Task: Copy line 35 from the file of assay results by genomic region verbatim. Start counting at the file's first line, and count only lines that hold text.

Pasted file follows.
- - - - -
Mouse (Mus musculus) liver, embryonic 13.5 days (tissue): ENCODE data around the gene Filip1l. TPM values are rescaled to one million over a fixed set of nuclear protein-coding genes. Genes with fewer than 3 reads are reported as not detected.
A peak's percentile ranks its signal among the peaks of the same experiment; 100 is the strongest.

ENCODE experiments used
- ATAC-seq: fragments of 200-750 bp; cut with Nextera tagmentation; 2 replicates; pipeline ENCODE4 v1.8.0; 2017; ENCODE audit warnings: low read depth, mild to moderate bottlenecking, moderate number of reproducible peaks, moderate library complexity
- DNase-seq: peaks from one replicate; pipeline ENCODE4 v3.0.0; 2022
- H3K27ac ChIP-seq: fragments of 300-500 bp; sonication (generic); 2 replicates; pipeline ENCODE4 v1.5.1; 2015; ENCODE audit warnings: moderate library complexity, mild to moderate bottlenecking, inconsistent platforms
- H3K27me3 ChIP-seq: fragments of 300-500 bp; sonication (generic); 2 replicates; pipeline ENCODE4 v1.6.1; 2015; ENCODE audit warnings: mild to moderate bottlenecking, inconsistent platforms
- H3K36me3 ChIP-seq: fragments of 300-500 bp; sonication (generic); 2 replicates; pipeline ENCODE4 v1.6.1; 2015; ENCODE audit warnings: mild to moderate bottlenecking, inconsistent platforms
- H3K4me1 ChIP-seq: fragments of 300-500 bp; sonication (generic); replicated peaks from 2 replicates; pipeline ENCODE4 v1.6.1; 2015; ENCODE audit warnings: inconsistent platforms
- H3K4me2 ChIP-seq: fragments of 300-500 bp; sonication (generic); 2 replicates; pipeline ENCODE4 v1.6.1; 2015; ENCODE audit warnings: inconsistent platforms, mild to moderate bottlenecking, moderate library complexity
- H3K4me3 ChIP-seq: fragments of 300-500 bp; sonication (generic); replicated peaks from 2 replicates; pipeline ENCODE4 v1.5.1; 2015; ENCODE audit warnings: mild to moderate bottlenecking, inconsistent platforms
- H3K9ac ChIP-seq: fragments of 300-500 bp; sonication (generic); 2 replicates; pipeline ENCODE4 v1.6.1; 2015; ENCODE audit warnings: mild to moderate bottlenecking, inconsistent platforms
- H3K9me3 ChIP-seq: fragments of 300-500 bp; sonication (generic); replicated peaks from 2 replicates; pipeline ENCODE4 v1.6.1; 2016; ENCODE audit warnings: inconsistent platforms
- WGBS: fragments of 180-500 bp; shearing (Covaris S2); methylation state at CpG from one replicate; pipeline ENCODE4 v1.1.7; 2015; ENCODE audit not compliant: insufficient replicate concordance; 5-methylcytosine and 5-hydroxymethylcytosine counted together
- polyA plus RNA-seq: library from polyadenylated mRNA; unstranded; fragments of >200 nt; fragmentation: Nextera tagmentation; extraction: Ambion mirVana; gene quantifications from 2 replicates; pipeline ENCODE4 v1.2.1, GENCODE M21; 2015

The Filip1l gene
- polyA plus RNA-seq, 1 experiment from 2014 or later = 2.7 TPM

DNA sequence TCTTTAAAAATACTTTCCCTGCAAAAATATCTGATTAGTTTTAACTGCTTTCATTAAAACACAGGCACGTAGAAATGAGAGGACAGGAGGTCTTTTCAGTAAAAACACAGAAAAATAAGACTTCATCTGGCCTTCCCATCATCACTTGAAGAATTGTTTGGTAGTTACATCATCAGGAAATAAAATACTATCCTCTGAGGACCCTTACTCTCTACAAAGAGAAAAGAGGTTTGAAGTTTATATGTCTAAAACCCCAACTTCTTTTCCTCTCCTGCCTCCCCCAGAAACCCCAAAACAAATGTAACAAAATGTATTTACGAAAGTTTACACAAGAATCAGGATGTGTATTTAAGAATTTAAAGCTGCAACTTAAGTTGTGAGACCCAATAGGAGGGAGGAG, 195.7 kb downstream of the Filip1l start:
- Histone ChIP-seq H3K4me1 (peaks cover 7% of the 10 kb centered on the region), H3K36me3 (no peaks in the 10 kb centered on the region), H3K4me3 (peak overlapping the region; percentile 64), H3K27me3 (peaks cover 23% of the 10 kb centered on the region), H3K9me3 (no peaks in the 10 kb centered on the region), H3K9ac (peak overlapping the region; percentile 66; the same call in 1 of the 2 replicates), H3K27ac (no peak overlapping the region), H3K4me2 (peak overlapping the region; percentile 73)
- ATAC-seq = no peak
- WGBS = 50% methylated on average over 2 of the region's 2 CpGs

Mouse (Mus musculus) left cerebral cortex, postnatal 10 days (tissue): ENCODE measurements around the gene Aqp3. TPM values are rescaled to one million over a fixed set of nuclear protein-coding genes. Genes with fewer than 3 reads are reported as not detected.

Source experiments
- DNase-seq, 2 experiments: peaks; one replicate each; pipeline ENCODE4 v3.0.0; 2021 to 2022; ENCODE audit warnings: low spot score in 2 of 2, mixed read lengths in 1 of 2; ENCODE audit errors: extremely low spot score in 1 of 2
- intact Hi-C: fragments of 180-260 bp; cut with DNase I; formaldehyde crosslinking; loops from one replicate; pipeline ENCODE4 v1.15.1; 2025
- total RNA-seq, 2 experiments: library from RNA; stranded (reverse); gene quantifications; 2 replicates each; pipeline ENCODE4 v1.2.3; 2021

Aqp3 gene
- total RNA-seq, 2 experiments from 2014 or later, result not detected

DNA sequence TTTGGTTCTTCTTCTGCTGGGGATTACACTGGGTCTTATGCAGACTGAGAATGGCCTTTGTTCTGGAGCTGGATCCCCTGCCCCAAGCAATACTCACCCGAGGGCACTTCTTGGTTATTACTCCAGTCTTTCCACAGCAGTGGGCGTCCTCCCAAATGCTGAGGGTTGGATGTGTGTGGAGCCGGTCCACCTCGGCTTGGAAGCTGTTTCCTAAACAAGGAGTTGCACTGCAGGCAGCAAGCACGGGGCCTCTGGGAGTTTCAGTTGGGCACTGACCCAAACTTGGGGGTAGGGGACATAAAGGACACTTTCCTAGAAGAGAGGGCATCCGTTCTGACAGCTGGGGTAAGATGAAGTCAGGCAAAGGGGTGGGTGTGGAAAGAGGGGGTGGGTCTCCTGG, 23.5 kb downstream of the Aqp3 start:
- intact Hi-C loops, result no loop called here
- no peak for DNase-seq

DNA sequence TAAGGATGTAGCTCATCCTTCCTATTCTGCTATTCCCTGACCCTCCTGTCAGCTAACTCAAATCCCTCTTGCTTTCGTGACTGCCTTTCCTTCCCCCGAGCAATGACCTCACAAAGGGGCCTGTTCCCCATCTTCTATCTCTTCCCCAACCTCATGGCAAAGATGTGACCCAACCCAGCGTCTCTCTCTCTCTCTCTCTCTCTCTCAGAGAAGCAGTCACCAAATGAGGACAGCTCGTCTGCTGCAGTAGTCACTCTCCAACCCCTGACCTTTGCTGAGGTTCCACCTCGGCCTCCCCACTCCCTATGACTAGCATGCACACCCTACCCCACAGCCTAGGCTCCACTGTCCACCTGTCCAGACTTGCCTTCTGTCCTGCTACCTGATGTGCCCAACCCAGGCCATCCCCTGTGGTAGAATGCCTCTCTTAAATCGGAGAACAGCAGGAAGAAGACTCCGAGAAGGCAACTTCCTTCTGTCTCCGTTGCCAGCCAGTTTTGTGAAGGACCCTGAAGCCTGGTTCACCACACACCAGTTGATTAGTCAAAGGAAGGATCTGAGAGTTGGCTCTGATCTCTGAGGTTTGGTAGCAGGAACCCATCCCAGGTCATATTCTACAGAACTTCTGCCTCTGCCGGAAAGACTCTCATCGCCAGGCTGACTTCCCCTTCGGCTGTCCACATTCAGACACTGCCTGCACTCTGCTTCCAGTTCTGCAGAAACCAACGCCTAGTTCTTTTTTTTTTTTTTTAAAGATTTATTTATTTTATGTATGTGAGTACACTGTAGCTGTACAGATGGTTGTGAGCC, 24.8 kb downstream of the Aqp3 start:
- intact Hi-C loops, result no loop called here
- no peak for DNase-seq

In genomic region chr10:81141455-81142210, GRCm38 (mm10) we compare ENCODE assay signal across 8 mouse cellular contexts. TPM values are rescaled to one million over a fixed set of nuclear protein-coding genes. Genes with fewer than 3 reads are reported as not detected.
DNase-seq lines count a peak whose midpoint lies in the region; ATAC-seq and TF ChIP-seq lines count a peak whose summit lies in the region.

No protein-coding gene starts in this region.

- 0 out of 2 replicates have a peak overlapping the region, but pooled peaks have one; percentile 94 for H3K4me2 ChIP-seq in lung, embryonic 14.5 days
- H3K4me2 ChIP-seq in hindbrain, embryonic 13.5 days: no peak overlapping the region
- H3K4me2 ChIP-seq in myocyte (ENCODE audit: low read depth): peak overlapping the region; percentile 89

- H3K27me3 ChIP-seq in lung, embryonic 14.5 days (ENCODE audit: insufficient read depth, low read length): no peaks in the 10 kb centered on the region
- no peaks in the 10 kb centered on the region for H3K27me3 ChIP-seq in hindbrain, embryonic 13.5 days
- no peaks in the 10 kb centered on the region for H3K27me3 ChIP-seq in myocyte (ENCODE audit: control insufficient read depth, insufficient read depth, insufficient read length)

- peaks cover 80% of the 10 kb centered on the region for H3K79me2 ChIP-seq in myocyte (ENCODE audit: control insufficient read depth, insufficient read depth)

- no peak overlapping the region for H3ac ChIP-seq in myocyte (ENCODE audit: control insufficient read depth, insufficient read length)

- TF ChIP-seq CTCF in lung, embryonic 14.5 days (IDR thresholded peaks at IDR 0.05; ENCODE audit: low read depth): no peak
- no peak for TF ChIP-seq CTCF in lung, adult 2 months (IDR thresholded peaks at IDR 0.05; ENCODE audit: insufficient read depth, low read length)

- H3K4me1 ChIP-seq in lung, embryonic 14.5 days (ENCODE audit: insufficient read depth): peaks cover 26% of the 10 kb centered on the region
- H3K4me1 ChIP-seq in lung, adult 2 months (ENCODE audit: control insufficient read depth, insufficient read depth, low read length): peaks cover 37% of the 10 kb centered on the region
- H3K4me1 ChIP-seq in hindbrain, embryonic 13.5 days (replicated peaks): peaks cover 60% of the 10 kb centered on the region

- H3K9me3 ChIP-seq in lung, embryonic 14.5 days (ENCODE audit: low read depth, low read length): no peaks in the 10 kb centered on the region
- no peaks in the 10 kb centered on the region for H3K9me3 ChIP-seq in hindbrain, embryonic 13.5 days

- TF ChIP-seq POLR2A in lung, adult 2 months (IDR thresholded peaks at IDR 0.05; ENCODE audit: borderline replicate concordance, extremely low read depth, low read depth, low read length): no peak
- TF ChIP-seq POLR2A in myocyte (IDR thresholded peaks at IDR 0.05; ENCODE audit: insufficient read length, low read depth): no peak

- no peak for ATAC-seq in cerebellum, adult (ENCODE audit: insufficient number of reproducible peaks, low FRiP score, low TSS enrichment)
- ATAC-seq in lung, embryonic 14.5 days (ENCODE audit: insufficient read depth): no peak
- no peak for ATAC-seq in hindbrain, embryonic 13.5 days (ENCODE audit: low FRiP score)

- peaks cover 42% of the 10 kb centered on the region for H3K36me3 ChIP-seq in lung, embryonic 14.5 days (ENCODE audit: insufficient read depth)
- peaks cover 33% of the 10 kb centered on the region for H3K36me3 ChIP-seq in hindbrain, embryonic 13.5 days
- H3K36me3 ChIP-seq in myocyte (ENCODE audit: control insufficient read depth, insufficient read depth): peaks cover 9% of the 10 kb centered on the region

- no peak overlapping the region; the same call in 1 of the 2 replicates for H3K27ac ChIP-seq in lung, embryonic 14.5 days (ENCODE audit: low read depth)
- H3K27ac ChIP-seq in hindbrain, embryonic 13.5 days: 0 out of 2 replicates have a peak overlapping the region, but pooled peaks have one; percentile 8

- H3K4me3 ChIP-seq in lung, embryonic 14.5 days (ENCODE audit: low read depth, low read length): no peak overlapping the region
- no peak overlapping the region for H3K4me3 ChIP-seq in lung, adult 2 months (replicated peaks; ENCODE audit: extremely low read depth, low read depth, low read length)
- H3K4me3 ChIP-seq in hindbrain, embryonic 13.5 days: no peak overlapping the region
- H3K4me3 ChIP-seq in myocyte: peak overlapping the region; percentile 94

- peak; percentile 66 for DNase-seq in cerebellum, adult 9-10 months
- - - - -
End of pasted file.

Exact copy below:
In genomic region chr10:81141455-81142210, GRCm38 (mm10) we compare ENCODE assay signal across 8 mouse cellular contexts. TPM values are rescaled to one million over a fixed set of nuclear protein-coding genes. Genes with fewer than 3 reads are reported as not detected.